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Korean Dipthongs: Complex Vowels

Click here for a workbook to go along with this lesson.

Click here for a free PDF of all the lessons in Unit 0.

The following videos are available to reinforce the concepts taught in this lesson:
Syllable Practice (1), (2) | Dictation (1), (2), (3) | Reading Practice

This Lesson is also available in Deutsch, Español, Русский, Português, Nederlands, Polski, Ελληνικά, български, Türkçe, العربية and کوردی

In the previous lesson, you learned some more letters in the Korean alphabet. You also saw some crazy tables that presented some Korean syllables that we made by matching up Korean consonants and vowels.

In this final lesson of Unit 0, you will learn the remaining vowels that you will need to be able to read Korean. Most of these letters are called “dipthongs” – which is just a fancy way of saying that there are two vowels in one. After learning these final letters, you will be able to apply these letters to words and start learning simple sentences and grammatical formations.

Luckily, all of the letters you will learn in this lesson are based off vowels that you have already studied. You should remember these letters from before:

ㅏ = a
ㅓ = eo
ㅜ = u
ㅗ = o

There are four more vowels that we can make by adding one extra line to each of the previous vowels. By adding this extra line, a ‘Y’ sound gets added to each vowel:

ㅑ = ya
ㅕ = yeo
ㅠ = yu
ㅛ = yo

If we were to make some syllables with these new vowels, they would look like this:
약 = yak
역 = yeok
육 = yuk
욕 = yok

Two more common vowels are:

ㅐ = ae (a combination of ㅏ and ㅣ)
ㅔ = e  (a combination of ㅓ and ㅣ)

Though these two vowels have different Romanizations, they sound identical to one another. They both sound like “eigh” in “weigh”

Officially (and historically), the pronunciation of is different than . Ask a Korean to pronounce them for you, and you will hear two identical sounds. Ask a Korean person if there is a difference in their sounds, they will say that they sound identical. Ask a Korean language teacher to pronounce them, and you will hear two identical sounds. Ask a Korean language teacher if there is a difference in their sounds, they will say that a long time ago there used to be a distinction between the two, but this has disappeared from contemporary Korean pronunciation. For all practical purposes, especially for a foreigner learning Korean, the sounds are identical.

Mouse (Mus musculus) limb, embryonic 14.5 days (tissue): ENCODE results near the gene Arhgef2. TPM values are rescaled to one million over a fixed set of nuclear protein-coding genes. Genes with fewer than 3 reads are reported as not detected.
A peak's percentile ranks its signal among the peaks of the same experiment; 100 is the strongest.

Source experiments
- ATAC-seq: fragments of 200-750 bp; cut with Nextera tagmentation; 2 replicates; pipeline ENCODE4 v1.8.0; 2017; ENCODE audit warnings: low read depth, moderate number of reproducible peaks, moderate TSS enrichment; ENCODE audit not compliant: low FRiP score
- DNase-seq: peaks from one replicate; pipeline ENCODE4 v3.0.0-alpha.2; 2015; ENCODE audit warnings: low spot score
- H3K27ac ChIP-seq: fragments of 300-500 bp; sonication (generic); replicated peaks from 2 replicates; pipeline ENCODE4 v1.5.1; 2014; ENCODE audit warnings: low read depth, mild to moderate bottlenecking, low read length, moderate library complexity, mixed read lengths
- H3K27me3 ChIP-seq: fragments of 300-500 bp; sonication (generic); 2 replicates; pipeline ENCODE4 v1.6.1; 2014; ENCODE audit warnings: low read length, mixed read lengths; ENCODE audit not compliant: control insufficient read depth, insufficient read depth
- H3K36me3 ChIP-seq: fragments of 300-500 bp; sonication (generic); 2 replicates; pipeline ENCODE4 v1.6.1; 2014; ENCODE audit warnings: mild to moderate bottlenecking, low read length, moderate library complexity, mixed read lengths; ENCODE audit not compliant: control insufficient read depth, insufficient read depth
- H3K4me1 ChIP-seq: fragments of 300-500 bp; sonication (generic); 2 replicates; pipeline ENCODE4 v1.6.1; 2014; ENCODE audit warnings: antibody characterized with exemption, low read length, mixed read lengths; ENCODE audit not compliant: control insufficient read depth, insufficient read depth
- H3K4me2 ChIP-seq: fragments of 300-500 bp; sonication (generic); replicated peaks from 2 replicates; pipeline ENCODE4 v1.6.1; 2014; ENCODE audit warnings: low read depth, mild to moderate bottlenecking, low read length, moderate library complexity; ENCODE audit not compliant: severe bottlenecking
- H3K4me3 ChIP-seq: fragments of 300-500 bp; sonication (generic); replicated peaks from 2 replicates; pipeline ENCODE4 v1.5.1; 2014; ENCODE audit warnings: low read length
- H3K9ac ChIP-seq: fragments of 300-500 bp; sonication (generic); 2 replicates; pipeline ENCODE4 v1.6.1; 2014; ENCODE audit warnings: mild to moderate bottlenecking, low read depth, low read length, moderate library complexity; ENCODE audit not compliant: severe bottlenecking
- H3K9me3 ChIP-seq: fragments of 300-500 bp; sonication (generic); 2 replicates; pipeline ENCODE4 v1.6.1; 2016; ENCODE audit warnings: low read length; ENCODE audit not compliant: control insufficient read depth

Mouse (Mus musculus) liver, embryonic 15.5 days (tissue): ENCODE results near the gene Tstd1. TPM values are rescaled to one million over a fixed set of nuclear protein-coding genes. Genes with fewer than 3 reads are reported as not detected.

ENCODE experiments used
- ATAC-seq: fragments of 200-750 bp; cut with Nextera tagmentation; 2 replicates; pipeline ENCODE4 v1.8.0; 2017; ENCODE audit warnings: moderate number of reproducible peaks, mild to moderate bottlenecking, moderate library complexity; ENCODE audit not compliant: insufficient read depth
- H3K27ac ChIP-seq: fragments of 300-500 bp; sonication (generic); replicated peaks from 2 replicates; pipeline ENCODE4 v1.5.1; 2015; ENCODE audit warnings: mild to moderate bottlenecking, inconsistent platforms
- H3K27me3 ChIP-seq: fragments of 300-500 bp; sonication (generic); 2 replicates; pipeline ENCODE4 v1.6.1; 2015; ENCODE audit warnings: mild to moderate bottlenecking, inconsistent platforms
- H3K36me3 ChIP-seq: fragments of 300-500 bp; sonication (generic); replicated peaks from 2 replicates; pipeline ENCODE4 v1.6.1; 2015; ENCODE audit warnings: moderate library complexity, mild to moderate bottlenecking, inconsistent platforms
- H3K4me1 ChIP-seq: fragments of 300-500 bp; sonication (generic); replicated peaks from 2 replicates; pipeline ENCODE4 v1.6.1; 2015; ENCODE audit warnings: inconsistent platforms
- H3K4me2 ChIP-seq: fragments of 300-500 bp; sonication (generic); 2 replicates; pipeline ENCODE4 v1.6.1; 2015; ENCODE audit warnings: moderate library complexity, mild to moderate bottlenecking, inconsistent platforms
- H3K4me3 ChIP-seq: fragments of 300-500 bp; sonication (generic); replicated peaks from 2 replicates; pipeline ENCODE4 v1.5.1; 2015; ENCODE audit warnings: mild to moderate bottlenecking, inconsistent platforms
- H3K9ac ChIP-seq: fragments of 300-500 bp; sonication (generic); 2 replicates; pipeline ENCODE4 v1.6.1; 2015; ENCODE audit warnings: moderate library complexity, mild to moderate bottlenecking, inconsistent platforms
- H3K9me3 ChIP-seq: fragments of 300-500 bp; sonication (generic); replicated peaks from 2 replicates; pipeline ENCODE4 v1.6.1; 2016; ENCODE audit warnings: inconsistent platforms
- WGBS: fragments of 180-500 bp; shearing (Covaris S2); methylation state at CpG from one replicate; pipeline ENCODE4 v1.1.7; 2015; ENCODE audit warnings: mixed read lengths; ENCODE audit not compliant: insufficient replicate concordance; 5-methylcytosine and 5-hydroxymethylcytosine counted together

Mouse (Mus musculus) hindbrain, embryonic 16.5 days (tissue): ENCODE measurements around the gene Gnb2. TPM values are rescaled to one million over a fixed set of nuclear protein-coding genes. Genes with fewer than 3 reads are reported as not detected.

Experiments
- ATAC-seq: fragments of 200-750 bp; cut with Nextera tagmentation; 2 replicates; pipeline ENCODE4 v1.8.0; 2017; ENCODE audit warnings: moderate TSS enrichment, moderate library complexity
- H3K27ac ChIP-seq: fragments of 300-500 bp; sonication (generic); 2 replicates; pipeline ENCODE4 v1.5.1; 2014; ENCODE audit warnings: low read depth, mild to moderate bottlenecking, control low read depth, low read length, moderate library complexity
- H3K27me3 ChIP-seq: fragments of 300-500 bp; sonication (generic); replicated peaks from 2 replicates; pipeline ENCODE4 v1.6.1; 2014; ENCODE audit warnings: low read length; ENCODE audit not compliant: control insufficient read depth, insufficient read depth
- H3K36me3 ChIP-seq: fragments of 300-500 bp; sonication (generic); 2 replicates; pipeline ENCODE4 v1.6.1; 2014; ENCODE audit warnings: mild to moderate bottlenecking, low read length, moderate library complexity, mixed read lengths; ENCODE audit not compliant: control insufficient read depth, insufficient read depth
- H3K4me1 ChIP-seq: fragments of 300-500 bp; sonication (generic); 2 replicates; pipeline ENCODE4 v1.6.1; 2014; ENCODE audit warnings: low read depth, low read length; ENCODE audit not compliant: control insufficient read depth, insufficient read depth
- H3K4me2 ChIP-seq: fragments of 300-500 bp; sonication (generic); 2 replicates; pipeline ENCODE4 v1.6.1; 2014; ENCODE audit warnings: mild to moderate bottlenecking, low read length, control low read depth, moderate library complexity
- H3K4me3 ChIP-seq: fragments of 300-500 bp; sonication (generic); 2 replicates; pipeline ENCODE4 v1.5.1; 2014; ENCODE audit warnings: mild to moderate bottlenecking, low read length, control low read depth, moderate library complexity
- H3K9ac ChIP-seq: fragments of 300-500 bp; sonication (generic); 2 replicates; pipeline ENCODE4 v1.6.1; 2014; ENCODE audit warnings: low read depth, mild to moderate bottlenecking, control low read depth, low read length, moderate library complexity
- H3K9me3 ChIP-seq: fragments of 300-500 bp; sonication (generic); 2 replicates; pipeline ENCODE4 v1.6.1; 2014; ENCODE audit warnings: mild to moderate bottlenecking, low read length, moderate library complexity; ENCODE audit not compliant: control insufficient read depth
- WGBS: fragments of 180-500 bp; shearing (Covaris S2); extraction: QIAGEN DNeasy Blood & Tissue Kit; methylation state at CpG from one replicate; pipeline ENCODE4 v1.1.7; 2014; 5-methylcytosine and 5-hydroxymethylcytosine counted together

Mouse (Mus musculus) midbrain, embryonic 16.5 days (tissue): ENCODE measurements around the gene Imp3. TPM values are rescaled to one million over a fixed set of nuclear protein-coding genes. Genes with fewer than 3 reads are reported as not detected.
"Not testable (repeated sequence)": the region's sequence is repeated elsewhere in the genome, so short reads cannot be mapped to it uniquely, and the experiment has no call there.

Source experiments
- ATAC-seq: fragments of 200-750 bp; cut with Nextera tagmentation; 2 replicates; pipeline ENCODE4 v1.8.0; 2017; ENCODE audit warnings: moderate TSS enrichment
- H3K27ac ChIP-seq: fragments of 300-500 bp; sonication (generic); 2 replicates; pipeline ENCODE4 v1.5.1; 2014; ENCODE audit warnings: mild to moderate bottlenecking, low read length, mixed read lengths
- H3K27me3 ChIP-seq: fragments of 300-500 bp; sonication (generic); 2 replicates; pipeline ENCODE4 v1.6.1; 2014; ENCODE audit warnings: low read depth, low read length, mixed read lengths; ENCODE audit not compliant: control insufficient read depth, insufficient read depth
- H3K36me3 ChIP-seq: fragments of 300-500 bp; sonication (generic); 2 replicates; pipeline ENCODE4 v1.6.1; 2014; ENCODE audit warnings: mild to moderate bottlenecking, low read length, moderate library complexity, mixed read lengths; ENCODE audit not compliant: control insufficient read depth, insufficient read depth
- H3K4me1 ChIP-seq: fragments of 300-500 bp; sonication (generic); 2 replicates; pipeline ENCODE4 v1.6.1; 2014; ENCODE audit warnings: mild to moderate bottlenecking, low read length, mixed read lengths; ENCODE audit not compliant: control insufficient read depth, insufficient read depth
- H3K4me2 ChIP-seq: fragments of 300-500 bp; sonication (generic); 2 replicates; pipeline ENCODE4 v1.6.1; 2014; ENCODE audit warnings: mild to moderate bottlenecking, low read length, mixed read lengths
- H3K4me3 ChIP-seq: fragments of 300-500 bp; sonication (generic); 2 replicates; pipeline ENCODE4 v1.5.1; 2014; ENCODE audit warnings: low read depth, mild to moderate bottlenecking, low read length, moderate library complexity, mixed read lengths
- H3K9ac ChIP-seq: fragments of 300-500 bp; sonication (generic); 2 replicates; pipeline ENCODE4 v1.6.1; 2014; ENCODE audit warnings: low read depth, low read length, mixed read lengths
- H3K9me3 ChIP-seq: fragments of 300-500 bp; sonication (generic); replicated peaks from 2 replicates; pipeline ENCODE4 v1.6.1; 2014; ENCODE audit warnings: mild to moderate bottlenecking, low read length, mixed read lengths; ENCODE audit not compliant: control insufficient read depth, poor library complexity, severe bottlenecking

If we were to make syllables with these new letters, they would look like this:

배 = bae (sounds like bay)
베 = be  (also sounds like bay)

Here is an audio file with a Korean person pronouncing “ㅐ” with starting consonants:
애, 배, 재, 대, 개, 새, 매, 내, 해, 래

Here is an audio file with a Korean pronouncing “ㅔ” with starting consonants:
에, 베, 제, 데, 게, 세, 메, 네, 헤, 레
(Yes, it’s exactly the same file. As I said, ㅐ and ㅔ sound exactly the same).

The remaining vowels to study are all composed of adding two vowels together to make a sound. The pronunciation for each of these is simply the sound of putting the two vowels together. For example:

ㅜ + ㅣ = ㅟ = wi (example: 쥐)
위, 뷔, 쥐, 뒤, 귀, 쉬, 뉘

ㅜ + ㅓ = ㅝ = wo (example: 원)
워, 붜, 줘, 둬, 궈, 숴, 눠

ㅗ + ㅣ = ㅚ = oe  (sounds like “way”) (example: 외국 = waygook)
외, 뵈, 죄, 되, 괴, 쇠, 뇌

ㅗ + ㅏ = ㅘ = wa (example: 완)
와, 봐, 좌, 돠, 과, 솨, 놔

ㅡ + ㅣ = ㅢ = ui (example: 의)
의, 븨, 즤, 듸, 긔, 싀, 늬

Aside from “,” you would rarely, if ever, hear those syllables in Korean. I showed them to my wife to record, and she couldn’t even wrap her head around how to pronounce the syllables “븨, 즤, 듸, 긔, 싀, 늬.” You can hear this in the recording, and also hear her laugh a little bit at the end. I discuss the pronunciation of more deeply in the Pronunciation Lesson of this Unit.

ㅕ + ㅣ = ㅖ = ye (예)
예, 계, 혜
(I removed the other examples, such as “셰, 졔, 볘,” etc… because you wouldn’t hear them very often. You are 1000 times more likely to hear the syllables that I recorded over the ones I omitted)

Notice that when one of these “double vowels” is used the first consonant of the syllable is added on top of the horizontally aligned letter and to the left of the vertically aligned letter at the same time. For example:

쥐, 의, 와, 괴

When there is no horizontally aligned vowel, the first consonant simply goes to the left of the vertically aligned vowel. For example:

배, 네, 예

In addition, there are three more of these types of vowels, but they are much less common than the any of the letters already taught. Of course, you should know these letters, but worry more about the other letters first:

ㅙ = wae (the most common of the three, it is most commonly seen in the word 왜 – meaning “why”). For example:

ㅒ = yae (most commonly seen in the word “얘기하다” – meaning “to talk with”). For example:

ㅞ = we (probably the most uncommon letter in Korean. I know 8000 words in Korean, and this letter is only in 3 of the words that I know. Most commonly in the word 웨딩 – meaning “wedding”). For example: